Smitten with kitten
Nobody can resist a kitten.
That was the hope, anyway, a few days before Father’s Day as I talked my offspring into a trip to the animal shelter.
We were doing it for their dad, I told them. He loved kittens. He needed a kitten. He would totally buy into the idea that we needed to add a kitten to our lives and not think I was totally nuts.
Granted, my spouse does have a weakness for the little furballs, and we didn’t have much in the way of Father’s Day gifts. Really, though, I just wanted something new in our lives. Something happy that didn’t have to do with viruses or violence or anxiety about the future.
The good folks at the shelter watched in amusement as the kids and I spent the better part of an hour deciding which of the mewing darlings wanted to come home with us. Finally, a tiny tabby with alien-gray eyes told us she was ours, and Mavis officially joined the family.
(If you don’t like her name, for heaven’s sake, don’t tell me. It took us three more hours of negotiations to arrive at it).
I needn’t have worried about the spouse. He was as bewitched by the miniature cat as the rest of us.
The cheerful little squirt instantly took charge of the household.
Perched jauntily on a shoulder or curled with devastating sweetness on a lap, clonking around the rungs of a chair in pursuit of the enticing tip of her own tail, prancing on a keyboard or pouncing on a stack of mail, Mavis has managed to wrap us all around her tiny paw, turning five grown humans into a group of cooing, “aaawww”-ing, utterly smitten kitten fans.
Two-thirds of our other pets are, if not equally fond of Mavis, at least content to welcome her to the family.
Elroy, our boy cat who loves me ferociously, barely notices the kitten, intent as he is on claiming first place as my snuggle buddy.
Tucker — our large, mostly blind, affable dog — watches patiently while Mavis launches joyous attacks on his paws and snout, despite Tucker being about 200 times her size.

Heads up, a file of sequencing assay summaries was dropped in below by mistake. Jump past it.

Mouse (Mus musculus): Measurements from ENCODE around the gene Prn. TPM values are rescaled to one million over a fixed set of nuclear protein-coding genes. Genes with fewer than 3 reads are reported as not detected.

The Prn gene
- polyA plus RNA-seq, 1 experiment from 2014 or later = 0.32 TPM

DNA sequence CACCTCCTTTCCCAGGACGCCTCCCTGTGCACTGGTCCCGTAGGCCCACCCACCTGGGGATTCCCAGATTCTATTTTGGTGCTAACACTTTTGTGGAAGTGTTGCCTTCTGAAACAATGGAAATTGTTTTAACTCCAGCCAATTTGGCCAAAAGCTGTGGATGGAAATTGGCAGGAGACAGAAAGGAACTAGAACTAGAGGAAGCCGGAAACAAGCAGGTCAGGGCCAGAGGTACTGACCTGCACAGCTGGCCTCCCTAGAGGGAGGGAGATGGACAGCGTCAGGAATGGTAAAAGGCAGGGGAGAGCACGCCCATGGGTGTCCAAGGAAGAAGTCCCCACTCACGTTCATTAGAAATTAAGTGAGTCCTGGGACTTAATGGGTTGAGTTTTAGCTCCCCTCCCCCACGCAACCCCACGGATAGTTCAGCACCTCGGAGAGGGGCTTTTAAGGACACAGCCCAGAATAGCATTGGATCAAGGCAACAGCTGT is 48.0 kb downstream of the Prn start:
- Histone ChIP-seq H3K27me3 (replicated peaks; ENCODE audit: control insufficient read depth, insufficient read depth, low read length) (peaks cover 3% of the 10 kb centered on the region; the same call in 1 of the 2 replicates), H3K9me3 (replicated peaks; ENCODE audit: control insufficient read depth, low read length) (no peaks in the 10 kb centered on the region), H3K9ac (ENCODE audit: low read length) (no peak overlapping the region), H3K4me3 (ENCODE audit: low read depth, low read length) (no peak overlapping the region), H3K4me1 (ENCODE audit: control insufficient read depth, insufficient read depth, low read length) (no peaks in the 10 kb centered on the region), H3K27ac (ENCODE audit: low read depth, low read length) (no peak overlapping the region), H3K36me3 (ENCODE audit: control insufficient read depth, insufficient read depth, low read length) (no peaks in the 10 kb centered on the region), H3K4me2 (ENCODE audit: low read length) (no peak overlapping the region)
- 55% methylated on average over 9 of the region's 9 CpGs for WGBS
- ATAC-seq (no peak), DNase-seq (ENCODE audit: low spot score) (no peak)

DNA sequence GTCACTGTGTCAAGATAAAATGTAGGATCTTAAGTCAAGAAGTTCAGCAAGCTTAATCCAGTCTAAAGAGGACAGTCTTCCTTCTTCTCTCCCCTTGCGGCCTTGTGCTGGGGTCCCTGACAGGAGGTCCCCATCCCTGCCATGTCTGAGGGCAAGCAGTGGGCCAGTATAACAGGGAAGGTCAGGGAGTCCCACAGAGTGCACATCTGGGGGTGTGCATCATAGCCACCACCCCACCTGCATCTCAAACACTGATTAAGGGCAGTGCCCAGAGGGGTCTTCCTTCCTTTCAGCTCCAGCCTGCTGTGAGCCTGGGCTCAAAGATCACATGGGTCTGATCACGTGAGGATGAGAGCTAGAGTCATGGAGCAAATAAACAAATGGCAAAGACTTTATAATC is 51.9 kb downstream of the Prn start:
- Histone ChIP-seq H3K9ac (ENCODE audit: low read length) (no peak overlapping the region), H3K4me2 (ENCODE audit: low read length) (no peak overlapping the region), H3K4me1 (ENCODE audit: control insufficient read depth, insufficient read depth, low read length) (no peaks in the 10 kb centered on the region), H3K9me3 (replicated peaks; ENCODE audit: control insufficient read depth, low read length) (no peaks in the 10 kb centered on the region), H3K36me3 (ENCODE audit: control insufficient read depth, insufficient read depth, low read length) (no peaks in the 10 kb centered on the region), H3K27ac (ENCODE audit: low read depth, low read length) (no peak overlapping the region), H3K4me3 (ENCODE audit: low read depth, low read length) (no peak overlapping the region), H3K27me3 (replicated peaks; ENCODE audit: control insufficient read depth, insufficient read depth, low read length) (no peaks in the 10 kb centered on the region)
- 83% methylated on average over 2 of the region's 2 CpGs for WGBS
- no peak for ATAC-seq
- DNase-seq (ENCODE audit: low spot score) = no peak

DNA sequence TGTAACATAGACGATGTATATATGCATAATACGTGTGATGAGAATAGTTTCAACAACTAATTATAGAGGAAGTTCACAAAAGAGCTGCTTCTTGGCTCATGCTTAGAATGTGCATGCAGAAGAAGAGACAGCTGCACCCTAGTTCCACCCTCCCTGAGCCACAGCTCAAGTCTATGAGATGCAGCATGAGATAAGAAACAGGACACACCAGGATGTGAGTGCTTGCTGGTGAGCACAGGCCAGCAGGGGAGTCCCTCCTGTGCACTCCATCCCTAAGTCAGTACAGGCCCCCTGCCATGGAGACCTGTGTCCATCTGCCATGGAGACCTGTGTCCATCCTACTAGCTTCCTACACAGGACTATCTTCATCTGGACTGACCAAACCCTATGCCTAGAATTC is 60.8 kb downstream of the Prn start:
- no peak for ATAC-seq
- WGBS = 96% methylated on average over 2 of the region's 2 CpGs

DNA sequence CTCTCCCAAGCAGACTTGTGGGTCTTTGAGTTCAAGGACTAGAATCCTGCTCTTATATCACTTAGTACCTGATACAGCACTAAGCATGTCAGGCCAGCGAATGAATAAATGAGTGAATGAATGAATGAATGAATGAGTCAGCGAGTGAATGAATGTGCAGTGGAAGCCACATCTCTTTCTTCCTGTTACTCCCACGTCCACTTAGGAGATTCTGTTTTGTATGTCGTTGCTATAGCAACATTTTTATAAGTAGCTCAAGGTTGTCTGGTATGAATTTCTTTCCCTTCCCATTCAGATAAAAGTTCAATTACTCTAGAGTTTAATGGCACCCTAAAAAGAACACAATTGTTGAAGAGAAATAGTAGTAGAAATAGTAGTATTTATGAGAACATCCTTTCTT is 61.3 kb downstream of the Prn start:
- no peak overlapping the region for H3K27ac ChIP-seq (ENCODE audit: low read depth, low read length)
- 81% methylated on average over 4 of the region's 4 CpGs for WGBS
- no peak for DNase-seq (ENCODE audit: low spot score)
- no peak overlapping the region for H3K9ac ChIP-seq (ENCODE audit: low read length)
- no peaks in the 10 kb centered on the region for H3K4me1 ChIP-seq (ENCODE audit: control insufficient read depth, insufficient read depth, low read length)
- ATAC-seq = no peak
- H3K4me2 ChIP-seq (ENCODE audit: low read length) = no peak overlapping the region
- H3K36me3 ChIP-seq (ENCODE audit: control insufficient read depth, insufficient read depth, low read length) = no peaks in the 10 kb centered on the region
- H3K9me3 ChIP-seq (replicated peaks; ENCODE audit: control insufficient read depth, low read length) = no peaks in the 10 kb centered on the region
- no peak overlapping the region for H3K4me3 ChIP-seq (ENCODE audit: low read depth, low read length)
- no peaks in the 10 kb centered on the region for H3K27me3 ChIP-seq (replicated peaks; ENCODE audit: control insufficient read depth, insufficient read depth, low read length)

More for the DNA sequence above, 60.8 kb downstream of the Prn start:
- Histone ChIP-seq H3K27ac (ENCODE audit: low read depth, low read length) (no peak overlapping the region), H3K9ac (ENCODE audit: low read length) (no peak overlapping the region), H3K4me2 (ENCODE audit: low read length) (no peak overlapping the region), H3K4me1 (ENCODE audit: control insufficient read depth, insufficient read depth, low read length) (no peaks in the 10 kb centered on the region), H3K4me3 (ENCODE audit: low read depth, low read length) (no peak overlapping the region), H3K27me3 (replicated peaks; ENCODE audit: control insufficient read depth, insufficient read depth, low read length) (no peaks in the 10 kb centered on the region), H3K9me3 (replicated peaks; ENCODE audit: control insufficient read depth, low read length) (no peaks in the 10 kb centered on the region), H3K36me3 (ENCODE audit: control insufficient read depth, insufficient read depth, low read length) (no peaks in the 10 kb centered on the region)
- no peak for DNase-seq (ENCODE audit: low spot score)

Our other cat, on the other hand, isn’t so charmed.
For several years the darling of the house, Amber was suddenly not the youngest, or the smallest, or — don’t tell her I said this — the cutest.
Evidently feeling every ounce of the indignity of being replaced as the favorite, Amber offers Mavis nothing more than a haughty hiss, sometimes followed by a low growl or a swat on the head when the kitten dares to get too close.
Mavis, though, doesn’t take no for an answer.
Laughably small in comparison to her full-sized adopted sister, the kitten pursues Amber time and time again, trying to be friends.
Even a whap on the head seems to only encourage the little sprite, who stalks the bigger cat, hoping for a playmate, eyes Amber’s flicking tail for a pounce, and, when Amber flees, chases her down to the basement, sometimes tumbling down several steps but picking herself up again good-naturedly and trotting after her intended target.
It’s only a matter of time, we humans agree.
Unyieldingly gumbly as she may be, Amber’s eventually going to give in and let Mavis into her life.
How could she not?
After all, nobody can resist a kitten.
Resolute grumpiness. I can identify with that more than I care to admit.
Too often, I catch myself sulking about in a snit, feeling very much put-upon by life and finding offense around every corner, determined to stay unhappy whatever the cost.
Ridiculous, isn’t it? There’s so much good in the world, so many reasons to be grateful, so many people about us who need us to come out of our self-absorbed funks long enough to notice them.
That grumpy place, though, can be hard to walk away from. With a hiss at my imagined opponents and a growl at life in general, I stalk off, holding on tightly to unhappiness as my right and my consolation.
It’s just weird. A foolish decision, determined negativity is.
Cats and humans — not always the most logical creatures.
In the middle of my self-imposed gloominess, a kitten of joy is batting at my tail.
I don’t get why God chooses to keep loving us, stubborn and ridiculous beings that we are. But, He does. Back and back and back He comes, heedless of our growls and obstinate resolve to not be happy, not be loved, not let the life He’s given us be adequate.
We hiss. He says I love you.
We glare. He says I want you.
We reject. He says I died for you.
It would be so much more sensible to give in, to revel in being absolutely accepted as-is and to roll in gratitude for ice cream cones and birdsong and new starts and kind eyes and challenges that make us stronger.
Think we’re going to do that?
Once in a while, maybe, when nobody’s looking.
But, mostly, because we’re silly, we’re still going to get grumpy and say there ain’t nothing anybody can do about it.
And the One who loves us each a trillion more times than we deserve will keep coming back, ignoring our growls, offering joy, and inviting us to love Him back.
You have to admit, it’s pretty irresistible.